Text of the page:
Monday, July 9, 2012

Week of July 9 2012 : Blossoms

Here is a photo of a pumpkin blossom. Squash generally have large, delicate and beautiful blossoms but these pumpkin blossoms are gorgeous! They measure over 6" in diameter and have a deep yellow almost orange color.  Restaurants have offered as much as 40 cents per blossom ... maybe that is why they are so beautiful!

Flowering and pollination has always been a mesmerizing aspect of growing. Walking through any large field or orchard during active pollination is certainly a memorable experience. Bees buzz, no doubt, but thousands of bees buzzing almost shake the ground.

This year I approached pollination from another perspective though, because I needed to pollinate seedless watermelons. The challenge is that seedless watermelons cannot pollinate themselves. Typically special pollinator varieties are inter planted with the seedless varieties. The pollinators do not produce marketable watermelons but produce a lot of pollen for an extended period of time.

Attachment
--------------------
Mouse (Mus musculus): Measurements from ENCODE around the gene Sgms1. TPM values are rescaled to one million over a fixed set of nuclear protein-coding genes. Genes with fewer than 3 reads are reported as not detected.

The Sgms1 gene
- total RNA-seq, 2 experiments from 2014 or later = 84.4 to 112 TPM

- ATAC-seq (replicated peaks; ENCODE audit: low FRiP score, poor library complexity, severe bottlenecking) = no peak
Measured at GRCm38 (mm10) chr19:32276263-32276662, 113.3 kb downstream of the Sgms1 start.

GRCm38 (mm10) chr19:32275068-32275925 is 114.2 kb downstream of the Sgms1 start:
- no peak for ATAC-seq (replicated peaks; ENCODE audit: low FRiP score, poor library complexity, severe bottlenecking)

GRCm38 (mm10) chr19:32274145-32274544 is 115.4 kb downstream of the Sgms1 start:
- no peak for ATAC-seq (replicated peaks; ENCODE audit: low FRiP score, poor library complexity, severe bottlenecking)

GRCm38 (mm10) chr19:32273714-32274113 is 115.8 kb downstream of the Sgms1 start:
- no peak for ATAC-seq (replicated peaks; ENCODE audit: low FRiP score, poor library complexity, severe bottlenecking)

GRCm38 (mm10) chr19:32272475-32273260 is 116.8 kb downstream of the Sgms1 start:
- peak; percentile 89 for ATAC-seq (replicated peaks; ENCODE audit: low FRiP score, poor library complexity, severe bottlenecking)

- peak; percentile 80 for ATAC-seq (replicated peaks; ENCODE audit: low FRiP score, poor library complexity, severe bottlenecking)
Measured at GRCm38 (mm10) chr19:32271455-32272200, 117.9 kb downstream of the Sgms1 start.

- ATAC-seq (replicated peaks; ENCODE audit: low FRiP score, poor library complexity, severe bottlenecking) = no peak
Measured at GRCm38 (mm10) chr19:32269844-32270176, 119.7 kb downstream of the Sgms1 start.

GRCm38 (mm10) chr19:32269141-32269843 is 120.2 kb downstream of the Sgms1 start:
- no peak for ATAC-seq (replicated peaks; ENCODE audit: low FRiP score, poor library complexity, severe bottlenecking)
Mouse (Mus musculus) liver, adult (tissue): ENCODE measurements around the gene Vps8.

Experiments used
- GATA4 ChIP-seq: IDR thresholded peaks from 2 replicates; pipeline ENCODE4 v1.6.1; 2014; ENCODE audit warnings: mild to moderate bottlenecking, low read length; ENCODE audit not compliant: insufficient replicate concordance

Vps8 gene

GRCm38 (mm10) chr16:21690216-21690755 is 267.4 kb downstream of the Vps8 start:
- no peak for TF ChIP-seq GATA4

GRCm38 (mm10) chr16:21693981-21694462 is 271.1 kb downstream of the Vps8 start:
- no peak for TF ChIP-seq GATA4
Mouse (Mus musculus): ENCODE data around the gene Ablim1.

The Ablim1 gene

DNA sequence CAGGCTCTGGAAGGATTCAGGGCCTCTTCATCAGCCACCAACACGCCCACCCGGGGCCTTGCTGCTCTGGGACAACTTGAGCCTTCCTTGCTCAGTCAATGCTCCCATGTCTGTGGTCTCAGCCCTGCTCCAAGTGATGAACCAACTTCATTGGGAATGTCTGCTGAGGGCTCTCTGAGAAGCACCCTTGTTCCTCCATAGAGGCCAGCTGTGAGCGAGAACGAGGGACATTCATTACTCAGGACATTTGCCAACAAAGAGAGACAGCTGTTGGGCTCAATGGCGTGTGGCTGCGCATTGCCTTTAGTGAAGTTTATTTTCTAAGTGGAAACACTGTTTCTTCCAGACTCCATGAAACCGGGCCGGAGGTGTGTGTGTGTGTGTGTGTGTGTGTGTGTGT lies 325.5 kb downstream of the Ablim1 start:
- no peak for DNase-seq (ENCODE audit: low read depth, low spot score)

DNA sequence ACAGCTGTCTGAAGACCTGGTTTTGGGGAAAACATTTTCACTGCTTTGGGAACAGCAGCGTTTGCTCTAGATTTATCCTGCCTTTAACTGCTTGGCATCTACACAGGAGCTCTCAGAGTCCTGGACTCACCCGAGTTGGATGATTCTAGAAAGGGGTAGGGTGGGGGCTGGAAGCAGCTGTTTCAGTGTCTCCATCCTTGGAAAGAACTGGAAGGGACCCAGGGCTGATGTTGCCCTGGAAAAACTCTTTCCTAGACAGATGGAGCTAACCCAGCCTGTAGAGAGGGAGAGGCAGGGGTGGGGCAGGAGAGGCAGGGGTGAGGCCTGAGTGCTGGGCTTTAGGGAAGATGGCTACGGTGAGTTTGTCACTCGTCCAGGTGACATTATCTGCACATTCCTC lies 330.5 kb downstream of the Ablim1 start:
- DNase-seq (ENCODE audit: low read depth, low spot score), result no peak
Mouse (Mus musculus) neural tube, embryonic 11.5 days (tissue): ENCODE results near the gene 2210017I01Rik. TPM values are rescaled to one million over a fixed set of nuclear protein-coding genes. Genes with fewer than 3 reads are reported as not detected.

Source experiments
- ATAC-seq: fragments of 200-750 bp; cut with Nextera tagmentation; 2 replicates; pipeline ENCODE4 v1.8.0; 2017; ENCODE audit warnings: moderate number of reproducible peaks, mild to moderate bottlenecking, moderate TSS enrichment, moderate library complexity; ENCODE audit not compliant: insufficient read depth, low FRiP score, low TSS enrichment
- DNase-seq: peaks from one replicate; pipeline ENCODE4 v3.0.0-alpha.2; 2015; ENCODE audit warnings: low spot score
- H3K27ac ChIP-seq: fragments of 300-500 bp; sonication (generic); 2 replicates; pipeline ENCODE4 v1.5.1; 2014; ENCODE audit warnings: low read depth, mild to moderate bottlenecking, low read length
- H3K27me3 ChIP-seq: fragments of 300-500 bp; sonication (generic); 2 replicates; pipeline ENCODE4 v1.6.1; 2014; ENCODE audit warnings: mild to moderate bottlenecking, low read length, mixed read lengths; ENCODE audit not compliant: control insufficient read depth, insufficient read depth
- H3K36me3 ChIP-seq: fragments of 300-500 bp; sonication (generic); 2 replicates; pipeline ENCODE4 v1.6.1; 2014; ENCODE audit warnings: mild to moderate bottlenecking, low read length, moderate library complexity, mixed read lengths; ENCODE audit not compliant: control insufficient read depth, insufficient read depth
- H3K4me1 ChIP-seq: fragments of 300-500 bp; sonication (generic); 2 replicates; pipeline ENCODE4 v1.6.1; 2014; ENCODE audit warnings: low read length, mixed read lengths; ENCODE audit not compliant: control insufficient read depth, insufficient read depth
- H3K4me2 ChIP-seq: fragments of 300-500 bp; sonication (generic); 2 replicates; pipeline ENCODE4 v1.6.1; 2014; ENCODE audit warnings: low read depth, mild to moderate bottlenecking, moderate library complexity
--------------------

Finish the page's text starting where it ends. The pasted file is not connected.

Being small scale growers we need to maximize our growing space and decided against the pollinators. Instead we chose to inter plant the seedless with seeded watermelons and time the plantings such that the flowering periods would overlap.

The theory has been proven viable although the timings were a few days off. The seeded reached peak blossom about five days before the seedless. Even so there was sufficient overlap to get good set on the seedless.

Another oddity of seedless watermelons is the vines grow continuously throughout the season. Seeded watermelons have vegetative and reproductive phases; vines stop growing during the reproductive phase. But seedless have a vegetative phase only.

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